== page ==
North Carolina Newspapers

    Coupons Inside Today's Herald
Psee Pages 2B and 7B
VOL. 105 NO. 10
0 BE INDUCTE
‘RICHARD GOLD
INTO HALL or FAME
at Wy a, ;
= Q 2, aN I
==" 2x Z
— =
= - Ya
\
]
a
( h
pre
Thursday, March 11, 1993
'35¢
Kings Mountain,
G 1 i
ro
By ELIZABETH STEWART
of The Herald Staff
Mr. and Mrs. Robert Corbin don't plan to stop bat-
tling City Hall over delinquent gas bills. They will be
back with city fathers at the April 27 Council meet-
ing. i
At issue is how long a utility customer has to pay
delinquent gas bills after the city made an error and
didn't bill the customer for 14 months. Siw
They told City Council last month they wanted the
same amount of time to pay the back bill.
Council put the matter in the city manager's hands
and said it would stick to the 90-day policy. City
Manager George Wood gave the couple four months
to pay the back gas bills and set up monthly pay-
ments of $284.62. He says that's ample time but time
is running out. ;
Wood said this week that he has invited Corbin to
call him at home after hours or to come to see him at
his office at City Hall to discuss the payment sched-
Kristen to sing
ule but Corbin has not replied. Wood said he had a
conference with Mrs. Corbin the day after last mon-
th's board meeting. }
Mrs. Corbin told The Herald there is no argument
about owing for the gas.
The city utility department sent a registered letter
Wednesday to the Corbins with a request for payment
of utilities of $853.84 by February 28, $569.22 by
March 30, $284.61 by April 30 and $284.61 by May
31. The Corbins are behind on their current bill for
city services and payment of $145.91 is required by
March 12th or their utilities will be cut off. Mrs.
Corbin said she mailed a check for $400 to the city
treasurer. Finance Officer Jeff Rosencrans had not re-
ceived the check Tuesday.
"We will take responsibility for owing for the gas
but we want to see something on the books so that
other consumers will know if errors are made that
they will have more time to pay the bills," said Mrs.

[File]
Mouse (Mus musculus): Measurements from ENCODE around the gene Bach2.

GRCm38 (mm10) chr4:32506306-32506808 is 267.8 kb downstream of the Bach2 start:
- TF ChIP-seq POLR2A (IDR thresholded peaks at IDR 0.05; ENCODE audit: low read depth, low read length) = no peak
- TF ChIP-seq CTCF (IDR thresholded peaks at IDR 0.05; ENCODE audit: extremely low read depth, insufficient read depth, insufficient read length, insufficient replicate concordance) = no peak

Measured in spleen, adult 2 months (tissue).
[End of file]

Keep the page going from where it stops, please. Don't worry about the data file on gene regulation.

Corbin, a dietitian at Kings Mountain Hospital. "It's
ill city's fa. _t
"It's hard for people to come up with
that amount of money."
- Mrs. Corbin
hard for people to come up with that amount of mon-
ey."
The Corbins moved to Kings Mountain two years
ago and have renovated a home at 105 E. Mountain
Street. The house has two gas meters and former oc-
cupants lived in a downstairs apartment and an up-
stairs apartment. Mrs. Corbin says she writes the
checks for family bills every month and she didn't
notice a charge for gas on her utility statement.
For 14 months the couple got city gas and didn't
pay for it.
‘We're not trying to gip the city," said Mrs. Corbin.
Wood said that when the Corbins moved in they
requested no gas service. He said he had documented
the billing process and charges to Mrs. Corbin but
that her husband, who teaches at Myers Park High
School in Charlotte, had not come to his office as he
had hoped he would to discuss the situation.
Meter readers use the last reading from previous
tenants, a policy which Corbin questioned.
Uncomfortable with paying the amount owed over
a four month period, Mrs. Corbin said she would
make a payment before the cut off date for the cur-
rent bill. Through the Corbin's attorney, Scott
Cloninger, Wood said he felt city council had extend-
ed the time for payment as far as they could without
setting a precedent.
Last week Mrs. Corbin called City Clerk Marilyn
Harrell and asked that Mr. Corbin be allowed time on
the agenda for the City Council meeting in April.
"It's hard to deal with people who won't come in to
talk and we have offered," said Wood. "We've apolo-
gized for the error but we are human and the city op-
erates over 10,000 meters."
See Utility, 2-A
Schools budget
at Hornets game
East School fourth grader
Kristen Feemster is a big fan of
the Charlotte Homets but that's not
the reason she was picked over 250
: | people to sing
The National
Anthem at the
opening of the
| March 20 bas-
| ketball game in
| Charlotte
{ Coliseum.
| Talented
Kristen has
been singing
and winning
" talent. shows
FEEMSTER since she was
five years old. The 10-year-old stu-
dent auditioned recently in
Charlotte and won the right to open
the Hornets game with her popular
rendition of "The Star Spangled
Banner."
"I'm never afraid when the
crowd is big or small,"says
Kristen."I just do my best to make
them happy when they hear me
sing." ;
Kristen, daughter of Clinton and
Carrie Feemster and granddaughter
of Mr. and Mrs. Fred Watson and
Mrs. Ollie Feemster, all of Kings
Mountain, is a three-time winner of
city-wide talent shows sponsored
by the Kiwanis Club. She won tal-
ent contests at North School in